Last week in the Chamber in answer to one of my questions, my hon. Friend the Financial Secretary referred to the expense of a full compensation scheme for endowment mortgages, referring, I believe, to a figure of £5 billion. Such a scheme would be extremely expensive, partly because the building societies, life companies and brokers benefited substantially in the 1980s from the hundreds of millions of pounds that they received in commission. The compensation would be at the levels to which my hon. Friend referred because those companies profited hugely in the past. The resulting hardship is difficult to bear for some people who come to my surgery.

I want the Government to consider reversing the burden of proof because of the money that various companies in the industry received. If someone is notified that there will be a shortfall on their endowment mortgage and makes a complaint, they should be able to assume that unless the company can establish that the policy was properly sold to them, they will receive an appropriate amount of compensation. The onus should be on the companies that made the profits to establish that the policy was properly sold. It is also incumbent on those companies to show the profits that they made in each case. Unfortunately, because of the rules at the time, people who took out the mortgages do not know how much they paid to the companies in commission. It would be a positive step if companies were obliged to disclose the commission that they received. That should extend not only to life companies, but to building societies that took the commission at the time.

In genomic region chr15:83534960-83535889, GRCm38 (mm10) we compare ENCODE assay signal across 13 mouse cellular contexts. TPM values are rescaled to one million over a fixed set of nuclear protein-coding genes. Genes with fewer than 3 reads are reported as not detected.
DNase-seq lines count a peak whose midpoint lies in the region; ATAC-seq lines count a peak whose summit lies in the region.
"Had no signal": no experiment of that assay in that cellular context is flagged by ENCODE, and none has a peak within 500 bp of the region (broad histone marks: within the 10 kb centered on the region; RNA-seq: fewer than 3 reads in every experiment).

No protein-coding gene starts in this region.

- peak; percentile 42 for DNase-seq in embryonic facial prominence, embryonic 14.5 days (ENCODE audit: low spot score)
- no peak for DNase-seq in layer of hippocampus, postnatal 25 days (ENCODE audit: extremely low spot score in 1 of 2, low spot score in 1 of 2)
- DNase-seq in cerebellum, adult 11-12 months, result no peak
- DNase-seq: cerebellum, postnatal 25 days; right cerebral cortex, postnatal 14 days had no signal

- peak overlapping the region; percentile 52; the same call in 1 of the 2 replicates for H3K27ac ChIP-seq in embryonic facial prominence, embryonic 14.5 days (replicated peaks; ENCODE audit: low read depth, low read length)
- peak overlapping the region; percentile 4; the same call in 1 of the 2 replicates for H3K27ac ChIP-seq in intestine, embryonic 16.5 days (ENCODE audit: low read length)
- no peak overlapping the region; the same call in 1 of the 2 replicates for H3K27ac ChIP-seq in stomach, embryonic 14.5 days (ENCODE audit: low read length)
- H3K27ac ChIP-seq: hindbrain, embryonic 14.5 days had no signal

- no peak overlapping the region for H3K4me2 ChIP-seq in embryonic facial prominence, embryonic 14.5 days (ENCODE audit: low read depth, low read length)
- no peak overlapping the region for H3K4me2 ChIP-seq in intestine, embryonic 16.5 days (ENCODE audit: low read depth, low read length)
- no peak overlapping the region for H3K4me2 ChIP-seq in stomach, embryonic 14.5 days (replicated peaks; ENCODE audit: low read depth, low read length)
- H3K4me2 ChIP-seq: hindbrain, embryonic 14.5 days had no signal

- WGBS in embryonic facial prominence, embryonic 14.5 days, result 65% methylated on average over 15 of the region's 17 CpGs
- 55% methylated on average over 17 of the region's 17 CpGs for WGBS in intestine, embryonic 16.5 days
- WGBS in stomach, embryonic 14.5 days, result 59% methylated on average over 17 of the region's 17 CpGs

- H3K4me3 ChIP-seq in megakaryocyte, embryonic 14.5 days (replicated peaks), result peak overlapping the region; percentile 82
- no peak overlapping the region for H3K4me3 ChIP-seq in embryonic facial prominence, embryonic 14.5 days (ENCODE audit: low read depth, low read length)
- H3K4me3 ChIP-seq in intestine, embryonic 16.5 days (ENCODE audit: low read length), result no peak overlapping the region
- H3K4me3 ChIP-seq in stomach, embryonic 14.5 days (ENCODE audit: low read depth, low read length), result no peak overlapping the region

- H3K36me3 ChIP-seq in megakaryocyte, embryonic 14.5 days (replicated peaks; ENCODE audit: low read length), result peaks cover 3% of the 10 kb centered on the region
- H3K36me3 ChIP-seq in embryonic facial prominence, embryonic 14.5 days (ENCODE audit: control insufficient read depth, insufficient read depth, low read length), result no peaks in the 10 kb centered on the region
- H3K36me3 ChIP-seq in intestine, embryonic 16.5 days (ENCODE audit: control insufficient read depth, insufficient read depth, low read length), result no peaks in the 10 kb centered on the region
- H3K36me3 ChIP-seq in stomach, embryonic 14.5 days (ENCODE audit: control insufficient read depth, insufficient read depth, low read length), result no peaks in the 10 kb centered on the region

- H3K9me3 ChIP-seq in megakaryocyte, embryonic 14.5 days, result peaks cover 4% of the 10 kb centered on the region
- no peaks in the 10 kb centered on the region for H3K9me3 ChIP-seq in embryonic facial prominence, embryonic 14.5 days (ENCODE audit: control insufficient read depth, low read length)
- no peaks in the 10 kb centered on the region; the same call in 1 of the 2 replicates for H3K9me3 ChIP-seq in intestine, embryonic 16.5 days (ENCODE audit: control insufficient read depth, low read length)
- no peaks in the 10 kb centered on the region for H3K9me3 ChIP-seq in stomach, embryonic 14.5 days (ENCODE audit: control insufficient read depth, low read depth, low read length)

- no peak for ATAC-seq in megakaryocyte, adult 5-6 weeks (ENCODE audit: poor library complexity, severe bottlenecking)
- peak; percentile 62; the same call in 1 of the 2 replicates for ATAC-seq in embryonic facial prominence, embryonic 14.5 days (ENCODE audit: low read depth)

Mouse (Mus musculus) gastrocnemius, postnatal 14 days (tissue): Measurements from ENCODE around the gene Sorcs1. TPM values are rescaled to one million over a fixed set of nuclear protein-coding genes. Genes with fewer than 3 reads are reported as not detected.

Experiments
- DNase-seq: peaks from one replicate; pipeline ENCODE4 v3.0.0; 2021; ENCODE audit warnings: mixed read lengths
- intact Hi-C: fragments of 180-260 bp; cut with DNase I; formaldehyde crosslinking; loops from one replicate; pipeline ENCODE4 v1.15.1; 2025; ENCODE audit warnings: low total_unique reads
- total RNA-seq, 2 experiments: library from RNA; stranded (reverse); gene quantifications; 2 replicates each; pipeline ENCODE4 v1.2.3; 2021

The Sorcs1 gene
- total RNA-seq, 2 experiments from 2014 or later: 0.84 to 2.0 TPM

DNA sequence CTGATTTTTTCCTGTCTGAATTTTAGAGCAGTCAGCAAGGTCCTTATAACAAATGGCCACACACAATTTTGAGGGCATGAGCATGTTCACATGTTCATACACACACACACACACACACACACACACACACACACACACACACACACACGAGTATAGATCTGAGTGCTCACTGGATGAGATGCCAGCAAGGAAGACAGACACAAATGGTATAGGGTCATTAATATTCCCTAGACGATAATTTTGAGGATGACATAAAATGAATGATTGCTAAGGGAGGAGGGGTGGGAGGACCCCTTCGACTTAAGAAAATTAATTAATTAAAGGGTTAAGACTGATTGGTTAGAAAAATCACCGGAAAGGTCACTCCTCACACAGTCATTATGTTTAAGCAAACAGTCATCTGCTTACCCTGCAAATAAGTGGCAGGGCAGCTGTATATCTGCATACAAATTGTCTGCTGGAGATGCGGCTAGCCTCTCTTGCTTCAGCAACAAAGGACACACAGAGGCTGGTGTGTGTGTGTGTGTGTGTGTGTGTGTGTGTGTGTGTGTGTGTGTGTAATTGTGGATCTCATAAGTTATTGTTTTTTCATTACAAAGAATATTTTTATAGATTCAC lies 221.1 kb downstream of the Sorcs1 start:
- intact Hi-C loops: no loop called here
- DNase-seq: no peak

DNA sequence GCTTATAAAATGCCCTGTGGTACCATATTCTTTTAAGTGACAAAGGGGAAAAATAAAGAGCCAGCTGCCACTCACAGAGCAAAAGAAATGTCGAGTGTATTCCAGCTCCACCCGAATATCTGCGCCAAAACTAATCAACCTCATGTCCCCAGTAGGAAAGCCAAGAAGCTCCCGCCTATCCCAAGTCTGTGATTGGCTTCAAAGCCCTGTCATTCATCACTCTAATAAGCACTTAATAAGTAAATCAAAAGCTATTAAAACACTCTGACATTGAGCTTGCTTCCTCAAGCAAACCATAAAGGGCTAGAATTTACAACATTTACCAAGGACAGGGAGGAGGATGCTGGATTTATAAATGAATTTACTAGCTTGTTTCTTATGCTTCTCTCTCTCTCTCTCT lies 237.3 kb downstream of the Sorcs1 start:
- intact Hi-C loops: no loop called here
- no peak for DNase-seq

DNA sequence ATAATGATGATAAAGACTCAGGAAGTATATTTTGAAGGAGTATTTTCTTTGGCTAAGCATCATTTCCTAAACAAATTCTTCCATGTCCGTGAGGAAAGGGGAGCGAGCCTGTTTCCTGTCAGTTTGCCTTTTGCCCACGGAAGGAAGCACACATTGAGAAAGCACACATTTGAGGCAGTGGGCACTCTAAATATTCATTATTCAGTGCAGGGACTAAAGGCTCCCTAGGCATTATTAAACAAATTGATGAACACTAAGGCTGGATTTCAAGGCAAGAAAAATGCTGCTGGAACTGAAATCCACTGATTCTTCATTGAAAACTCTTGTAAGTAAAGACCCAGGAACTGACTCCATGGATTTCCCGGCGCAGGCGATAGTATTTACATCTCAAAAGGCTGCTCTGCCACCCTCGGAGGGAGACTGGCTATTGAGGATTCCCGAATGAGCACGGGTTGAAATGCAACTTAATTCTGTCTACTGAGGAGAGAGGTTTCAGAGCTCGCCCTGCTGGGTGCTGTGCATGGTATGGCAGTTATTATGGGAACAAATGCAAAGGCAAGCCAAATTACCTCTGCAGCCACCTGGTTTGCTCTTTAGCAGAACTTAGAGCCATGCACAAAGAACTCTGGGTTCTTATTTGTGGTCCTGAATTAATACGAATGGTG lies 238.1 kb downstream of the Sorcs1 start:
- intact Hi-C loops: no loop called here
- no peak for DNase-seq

The Government have taken steps, and some compensation has been paid. I know from answers to parliamentary questions to my hon. Friend the Financial Secretary that that some £151 million has already been paid in compensation. However, the scale of the mis-selling in the 1980s, and the extent of the hardship that it caused, outstrips the compensation that has been paid to date.